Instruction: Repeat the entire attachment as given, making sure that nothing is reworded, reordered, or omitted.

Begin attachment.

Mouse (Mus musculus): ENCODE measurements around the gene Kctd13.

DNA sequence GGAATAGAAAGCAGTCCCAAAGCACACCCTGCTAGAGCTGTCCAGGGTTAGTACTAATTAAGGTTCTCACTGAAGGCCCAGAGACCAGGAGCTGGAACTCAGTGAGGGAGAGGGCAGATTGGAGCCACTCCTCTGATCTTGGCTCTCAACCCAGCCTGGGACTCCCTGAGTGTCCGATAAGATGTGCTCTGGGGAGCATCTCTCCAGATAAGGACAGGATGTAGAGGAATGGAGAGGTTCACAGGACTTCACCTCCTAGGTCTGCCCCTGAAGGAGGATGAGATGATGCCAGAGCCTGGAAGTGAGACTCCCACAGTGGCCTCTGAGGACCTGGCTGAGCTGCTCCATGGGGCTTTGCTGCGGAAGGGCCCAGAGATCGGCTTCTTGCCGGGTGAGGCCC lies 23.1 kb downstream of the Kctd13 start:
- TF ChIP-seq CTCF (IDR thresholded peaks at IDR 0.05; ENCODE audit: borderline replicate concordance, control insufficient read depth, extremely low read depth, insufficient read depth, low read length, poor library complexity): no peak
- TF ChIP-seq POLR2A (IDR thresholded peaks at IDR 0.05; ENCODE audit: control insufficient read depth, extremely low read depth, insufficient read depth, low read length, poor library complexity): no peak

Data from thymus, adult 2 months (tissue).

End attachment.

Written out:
Mouse (Mus musculus): ENCODE measurements around the gene Kctd13.

DNA sequence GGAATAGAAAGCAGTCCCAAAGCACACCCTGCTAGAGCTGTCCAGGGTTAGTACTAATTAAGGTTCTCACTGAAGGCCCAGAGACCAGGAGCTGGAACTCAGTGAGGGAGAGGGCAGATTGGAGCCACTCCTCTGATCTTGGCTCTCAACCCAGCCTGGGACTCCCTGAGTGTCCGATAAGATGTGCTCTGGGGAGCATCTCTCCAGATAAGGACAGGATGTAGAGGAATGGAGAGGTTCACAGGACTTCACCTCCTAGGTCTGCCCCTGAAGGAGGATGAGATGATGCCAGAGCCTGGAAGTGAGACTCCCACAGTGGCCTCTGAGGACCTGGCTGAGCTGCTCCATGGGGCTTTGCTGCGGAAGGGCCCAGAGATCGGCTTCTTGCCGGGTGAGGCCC lies 23.1 kb downstream of the Kctd13 start:
- TF ChIP-seq CTCF (IDR thresholded peaks at IDR 0.05; ENCODE audit: borderline replicate concordance, control insufficient read depth, extremely low read depth, insufficient read depth, low read length, poor library complexity): no peak
- TF ChIP-seq POLR2A (IDR thresholded peaks at IDR 0.05; ENCODE audit: control insufficient read depth, extremely low read depth, insufficient read depth, low read length, poor library complexity): no peak

Data from thymus, adult 2 months (tissue).